Lenses with interchangeable mounts were developed primarily to solve the inventory management problems of the photo equipment retailers of the late 50s.
After Asahi launched their “Pentax” single lens reflex camera with interchangeable lenses in 1957, German and Japanese camera makers jumped on the band wagon and started releasing their own lines of SLR bodies and lenses.
They formed two camps – vendors like Mamiya, Petri, Ricoh, Fujica, Chinon, Yashica followed the example of Asahi and Practika and adopted the 42mm “universal” screw mount – with the promise of inter compatibility between brands. On the other hand, Canon, Exacta, Leica, Minolta, Miranda, Nikon, Topcon and a few others brands each decided to develop their own proprietary bayonet mount.
Those were the early days of the SLR, and the pace of progress was fast. Manufacturers had to revise their lens mounts every few years, in order to support new features such as the automatic diaphragm, full aperture metering and various exposure automatism implementations.
Imagine the nightmare for a retailer – having to stock expensive lenses for each variant of each of those mounts.
There was an opportunity for an inventive manufacturer to produce a line of universal lenses designed to be fitted with the lens mount adapter needed by the customer at the last minute, in the store, when he was ready to buy. The retailer could serve almost any customer need with only one copy of each universal lens, and one lens mount adapter per camera brand.
Of course, the photographer buying one of those “universal” lenses could also play Lego himself – and use his lens with camera bodies of different manufacturers (if he happened to be transitioning from one camera brand to another one, for instance).
Tamron is widely credited for being the first to market such a solution in the late 50s (with their T mount lenses), but Soligor and Vivitar also adopted the T mount and developed their own lines of lenses.
In order to keep up with the increasing complexity of the lens mounts, they regularly launched new lines of adapters and matching lenses : Tamron with the Adaptamatic (in 1969), Adaptall (in 1973) and the Adaptall 2 (in 1979), Soligor and Vivitar with the T4 and the TX system.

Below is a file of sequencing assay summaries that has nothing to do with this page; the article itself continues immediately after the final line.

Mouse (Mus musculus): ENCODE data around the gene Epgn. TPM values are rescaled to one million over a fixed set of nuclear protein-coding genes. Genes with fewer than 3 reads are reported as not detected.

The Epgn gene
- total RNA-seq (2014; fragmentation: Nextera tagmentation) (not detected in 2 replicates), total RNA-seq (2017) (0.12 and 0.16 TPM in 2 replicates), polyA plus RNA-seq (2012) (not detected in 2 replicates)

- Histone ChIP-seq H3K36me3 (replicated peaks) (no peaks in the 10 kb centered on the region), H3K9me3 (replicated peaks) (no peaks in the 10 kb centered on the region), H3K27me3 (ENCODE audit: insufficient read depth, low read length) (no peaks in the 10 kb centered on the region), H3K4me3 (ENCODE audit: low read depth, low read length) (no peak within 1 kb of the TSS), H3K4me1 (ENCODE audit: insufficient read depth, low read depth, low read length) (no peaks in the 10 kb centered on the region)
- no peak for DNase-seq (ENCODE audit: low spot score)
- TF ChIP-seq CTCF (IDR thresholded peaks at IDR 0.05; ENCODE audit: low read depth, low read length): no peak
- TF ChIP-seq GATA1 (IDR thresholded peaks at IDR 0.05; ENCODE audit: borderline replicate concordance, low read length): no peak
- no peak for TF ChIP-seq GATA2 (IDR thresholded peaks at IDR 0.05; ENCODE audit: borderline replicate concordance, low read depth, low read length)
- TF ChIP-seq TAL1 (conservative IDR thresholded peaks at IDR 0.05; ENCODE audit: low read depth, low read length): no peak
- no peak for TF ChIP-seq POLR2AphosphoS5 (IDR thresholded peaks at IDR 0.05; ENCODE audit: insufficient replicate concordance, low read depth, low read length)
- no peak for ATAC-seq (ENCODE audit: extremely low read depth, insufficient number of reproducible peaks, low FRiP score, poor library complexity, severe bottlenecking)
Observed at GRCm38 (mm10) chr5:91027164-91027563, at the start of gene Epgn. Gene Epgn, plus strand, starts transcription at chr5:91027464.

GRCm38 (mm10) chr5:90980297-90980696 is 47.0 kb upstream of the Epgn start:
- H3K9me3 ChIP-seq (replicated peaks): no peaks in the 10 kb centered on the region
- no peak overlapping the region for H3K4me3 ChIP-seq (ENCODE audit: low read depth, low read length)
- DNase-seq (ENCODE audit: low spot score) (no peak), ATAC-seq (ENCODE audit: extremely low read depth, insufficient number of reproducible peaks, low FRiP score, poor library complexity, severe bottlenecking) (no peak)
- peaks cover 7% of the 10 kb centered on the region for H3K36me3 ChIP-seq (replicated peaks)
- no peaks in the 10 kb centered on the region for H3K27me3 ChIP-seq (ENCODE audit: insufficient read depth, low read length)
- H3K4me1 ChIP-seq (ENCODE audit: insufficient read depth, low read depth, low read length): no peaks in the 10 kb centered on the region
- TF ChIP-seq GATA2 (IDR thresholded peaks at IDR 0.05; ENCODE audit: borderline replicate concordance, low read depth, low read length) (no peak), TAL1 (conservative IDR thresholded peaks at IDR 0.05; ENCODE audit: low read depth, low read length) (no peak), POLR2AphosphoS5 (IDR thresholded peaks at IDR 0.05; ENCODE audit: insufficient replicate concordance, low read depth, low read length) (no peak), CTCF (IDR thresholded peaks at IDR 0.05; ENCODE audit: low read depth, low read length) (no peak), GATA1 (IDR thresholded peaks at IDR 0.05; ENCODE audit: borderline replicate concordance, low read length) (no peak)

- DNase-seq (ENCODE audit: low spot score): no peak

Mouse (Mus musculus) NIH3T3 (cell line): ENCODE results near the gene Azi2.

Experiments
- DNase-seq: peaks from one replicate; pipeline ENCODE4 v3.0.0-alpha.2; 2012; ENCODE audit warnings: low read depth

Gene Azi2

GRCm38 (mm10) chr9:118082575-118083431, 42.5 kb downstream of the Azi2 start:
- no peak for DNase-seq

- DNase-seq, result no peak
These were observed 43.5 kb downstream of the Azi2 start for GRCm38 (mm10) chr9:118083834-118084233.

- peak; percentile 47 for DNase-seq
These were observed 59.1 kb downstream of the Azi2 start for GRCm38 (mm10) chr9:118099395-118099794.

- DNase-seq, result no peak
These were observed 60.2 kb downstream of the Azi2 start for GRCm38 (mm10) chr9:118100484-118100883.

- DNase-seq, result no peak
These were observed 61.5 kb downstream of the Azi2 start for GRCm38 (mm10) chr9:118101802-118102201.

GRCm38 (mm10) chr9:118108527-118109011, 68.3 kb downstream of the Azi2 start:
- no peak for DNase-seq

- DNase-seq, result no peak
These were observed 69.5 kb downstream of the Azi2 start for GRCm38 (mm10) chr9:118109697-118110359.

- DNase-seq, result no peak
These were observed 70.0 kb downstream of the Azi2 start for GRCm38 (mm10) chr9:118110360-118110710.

The progressive generalization of automatic cameras with multiple auto-exposure modes made the lens mounts much more complex and delicate. The growing use of electronics and the autofocus revolution of the mid 80s presented technical challenges of increasing difficulty that could not be overcome at a reasonable cost. And the concentration of the autofocus SLR market into a handful of players (Canon, Minolta, Nikon and Pentax) made inventory management easier for the retailers. As a result, the interchangeable lens mount system was gradually abandoned by its manufacturers in the 90s.
Today, does it make sense for a photographer using manual focus SLRs to buy interchangeable mount lenses ?
- Canon and Nikon users should not be too concerned: their cameras were often used by professional photographers who had to invest in a large set of good lenses to stay competitive. Today, Canon FD and Nikon F lenses are abundant (and therefore comparatively cheap) on the second hand market, in any focal length.
- but photographers using cameras of other manufacturers are not that lucky: the original buyers of those cameras were primarily amateurs, and the 50mm standard and the 135mm tele-objective seem to be the only lenses that they bought 40 years ago. They are the only ones easy to find on the second hand market today. When an OEM wide angle or a short tele-objective lens shows up on eBay, its price rapidly reaches insane levels.
- For those photographers using cameras from second or third tier manufacturers, Tamron or Vivitar lenses are an interesting alternative: the interchangeable lens mounts are still easy to find and cheap (some of them New Old Stock), and the lenses are more abundant and not as expensive as most OEM lenses.
- Zoom lenses from the 70s and early eighties generally have a bad reputation, and those with interchangeable lens mounts are not better than the rest. But some prime lenses from Tamron are very well regarded, and constitute interesting purchases on their own merit (the Tamron 90mm f/2.5 Macro lens in particular)
- Users of digital mirrorless cameras have an extra option – some vendors propose direct Adaptall to mirrorless adapters (for the most common mirrorless mounts: Sony, Fujifilm and Micro 4/3). Since mirrorless cameras don’t need to control the aperture of the lens to operate in some of their automatic modes, the adapter does not need to provide any linkage between the camera’s mount and the lens. It can be extremely simple – and cheap.
and specifically for the Fujica X bayonet (manual focus SLR bodies: ST-X and AX-1, AX-3, AX-5): tamron adaptall 2